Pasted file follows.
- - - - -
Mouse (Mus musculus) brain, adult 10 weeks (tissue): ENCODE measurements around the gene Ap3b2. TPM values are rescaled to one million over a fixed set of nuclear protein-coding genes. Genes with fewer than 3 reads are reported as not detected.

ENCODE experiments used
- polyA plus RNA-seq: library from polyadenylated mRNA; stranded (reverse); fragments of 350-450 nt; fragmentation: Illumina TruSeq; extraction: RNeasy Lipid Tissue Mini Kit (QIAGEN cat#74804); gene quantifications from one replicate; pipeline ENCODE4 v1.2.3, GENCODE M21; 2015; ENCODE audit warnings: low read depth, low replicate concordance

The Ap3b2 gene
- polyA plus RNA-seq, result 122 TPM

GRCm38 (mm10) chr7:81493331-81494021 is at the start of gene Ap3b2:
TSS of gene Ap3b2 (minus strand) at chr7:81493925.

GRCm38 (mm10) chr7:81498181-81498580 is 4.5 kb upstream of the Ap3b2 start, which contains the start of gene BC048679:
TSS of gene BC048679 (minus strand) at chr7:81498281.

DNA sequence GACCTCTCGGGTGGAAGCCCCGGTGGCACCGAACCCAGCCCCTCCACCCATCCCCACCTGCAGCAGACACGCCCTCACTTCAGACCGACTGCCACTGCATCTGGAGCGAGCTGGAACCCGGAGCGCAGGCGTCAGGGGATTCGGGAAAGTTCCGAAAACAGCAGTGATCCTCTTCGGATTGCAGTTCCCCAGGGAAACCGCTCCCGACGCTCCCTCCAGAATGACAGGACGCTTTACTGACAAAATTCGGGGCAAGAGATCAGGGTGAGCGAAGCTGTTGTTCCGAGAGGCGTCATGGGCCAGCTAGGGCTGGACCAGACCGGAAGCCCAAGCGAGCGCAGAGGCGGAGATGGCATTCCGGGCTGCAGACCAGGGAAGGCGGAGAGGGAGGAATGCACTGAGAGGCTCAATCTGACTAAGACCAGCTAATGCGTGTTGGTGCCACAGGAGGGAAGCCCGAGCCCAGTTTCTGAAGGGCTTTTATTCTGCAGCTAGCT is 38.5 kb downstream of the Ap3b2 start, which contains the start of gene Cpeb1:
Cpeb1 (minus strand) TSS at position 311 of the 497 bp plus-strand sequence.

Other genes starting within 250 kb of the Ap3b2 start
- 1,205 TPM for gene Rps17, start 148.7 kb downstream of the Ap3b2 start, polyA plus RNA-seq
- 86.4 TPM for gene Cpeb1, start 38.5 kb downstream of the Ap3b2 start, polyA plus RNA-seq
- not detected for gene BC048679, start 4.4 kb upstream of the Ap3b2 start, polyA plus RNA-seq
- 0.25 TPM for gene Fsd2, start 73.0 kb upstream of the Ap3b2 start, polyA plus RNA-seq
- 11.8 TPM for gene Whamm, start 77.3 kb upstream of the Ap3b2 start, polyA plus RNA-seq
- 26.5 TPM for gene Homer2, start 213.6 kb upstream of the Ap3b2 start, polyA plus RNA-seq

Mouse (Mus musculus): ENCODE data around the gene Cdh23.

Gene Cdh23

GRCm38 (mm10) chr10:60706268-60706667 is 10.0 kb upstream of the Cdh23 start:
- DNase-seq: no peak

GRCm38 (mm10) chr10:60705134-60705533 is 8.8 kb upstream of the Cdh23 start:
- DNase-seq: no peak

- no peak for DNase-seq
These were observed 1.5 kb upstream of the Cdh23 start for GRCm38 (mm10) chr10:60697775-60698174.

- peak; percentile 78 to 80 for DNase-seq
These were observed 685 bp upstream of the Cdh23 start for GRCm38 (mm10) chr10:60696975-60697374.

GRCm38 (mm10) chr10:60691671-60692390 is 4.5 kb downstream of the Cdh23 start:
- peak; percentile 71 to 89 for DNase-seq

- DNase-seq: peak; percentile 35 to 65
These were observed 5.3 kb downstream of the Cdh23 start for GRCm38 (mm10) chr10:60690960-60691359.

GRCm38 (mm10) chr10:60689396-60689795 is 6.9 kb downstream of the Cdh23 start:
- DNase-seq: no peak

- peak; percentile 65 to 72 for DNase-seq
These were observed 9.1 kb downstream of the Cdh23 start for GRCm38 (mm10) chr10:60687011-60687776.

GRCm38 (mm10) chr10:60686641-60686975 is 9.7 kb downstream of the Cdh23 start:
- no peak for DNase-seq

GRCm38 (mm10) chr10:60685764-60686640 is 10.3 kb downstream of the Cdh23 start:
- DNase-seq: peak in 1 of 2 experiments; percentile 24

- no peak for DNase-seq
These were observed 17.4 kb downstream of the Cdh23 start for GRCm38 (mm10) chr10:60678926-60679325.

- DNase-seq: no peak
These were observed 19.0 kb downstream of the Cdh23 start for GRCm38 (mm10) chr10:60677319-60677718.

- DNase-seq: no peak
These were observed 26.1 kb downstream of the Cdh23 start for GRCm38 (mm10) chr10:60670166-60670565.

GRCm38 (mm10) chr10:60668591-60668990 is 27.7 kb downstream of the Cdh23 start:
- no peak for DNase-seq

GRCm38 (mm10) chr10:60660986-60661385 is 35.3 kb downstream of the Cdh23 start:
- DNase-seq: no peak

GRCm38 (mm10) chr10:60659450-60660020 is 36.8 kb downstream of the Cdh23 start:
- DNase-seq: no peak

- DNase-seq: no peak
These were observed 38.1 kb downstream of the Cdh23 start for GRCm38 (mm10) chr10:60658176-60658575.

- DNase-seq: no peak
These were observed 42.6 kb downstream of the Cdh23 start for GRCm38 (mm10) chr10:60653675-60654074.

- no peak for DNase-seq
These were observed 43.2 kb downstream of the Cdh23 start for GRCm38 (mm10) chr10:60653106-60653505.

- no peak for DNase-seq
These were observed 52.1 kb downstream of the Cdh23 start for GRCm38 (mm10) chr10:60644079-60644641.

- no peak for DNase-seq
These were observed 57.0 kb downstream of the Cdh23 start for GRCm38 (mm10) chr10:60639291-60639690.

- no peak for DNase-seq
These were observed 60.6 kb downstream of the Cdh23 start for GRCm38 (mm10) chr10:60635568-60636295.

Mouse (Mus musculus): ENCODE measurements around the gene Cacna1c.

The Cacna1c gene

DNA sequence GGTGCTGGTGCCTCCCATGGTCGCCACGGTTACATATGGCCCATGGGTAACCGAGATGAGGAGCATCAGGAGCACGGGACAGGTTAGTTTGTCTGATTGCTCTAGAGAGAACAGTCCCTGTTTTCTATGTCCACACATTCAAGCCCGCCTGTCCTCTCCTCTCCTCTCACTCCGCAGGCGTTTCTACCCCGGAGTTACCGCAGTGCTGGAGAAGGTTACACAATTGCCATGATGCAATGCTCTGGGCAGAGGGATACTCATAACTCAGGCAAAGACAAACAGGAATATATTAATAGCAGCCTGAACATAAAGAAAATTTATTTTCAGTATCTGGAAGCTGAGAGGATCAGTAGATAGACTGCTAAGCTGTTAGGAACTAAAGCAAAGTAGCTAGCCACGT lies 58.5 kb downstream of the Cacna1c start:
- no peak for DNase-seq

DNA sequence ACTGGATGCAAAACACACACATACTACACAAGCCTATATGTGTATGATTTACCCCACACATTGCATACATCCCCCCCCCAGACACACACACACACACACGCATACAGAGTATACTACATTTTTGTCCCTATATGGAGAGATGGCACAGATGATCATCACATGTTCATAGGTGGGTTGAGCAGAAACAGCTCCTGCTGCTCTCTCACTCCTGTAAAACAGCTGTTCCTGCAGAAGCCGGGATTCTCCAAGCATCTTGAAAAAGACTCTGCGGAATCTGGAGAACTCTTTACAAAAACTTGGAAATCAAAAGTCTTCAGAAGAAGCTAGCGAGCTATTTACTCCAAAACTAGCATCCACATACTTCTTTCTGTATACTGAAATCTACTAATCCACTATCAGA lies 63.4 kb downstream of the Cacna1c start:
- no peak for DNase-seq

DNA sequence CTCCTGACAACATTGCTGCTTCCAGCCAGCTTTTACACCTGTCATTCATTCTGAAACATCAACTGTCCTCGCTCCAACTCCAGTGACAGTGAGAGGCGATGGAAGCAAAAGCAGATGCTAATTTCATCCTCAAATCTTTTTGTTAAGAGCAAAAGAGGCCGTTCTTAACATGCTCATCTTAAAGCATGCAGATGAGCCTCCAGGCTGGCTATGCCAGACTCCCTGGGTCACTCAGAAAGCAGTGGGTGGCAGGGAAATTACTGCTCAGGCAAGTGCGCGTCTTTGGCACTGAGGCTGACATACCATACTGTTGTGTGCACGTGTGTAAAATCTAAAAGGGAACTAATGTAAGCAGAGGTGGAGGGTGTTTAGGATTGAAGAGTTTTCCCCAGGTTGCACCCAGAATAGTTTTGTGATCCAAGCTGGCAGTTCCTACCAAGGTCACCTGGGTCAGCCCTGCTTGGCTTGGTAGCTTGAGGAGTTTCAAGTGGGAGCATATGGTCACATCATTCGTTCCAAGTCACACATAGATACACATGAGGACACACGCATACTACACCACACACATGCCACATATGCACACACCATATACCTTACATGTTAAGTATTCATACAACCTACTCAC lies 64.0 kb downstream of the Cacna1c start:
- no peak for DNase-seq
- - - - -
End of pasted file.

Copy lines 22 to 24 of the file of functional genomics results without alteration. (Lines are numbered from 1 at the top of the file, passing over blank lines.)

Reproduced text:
- DNase-seq: no peak

GRCm38 (mm10) chr10:60705134-60705533 is 8.8 kb upstream of the Cdh23 start:
- DNase-seq: no peak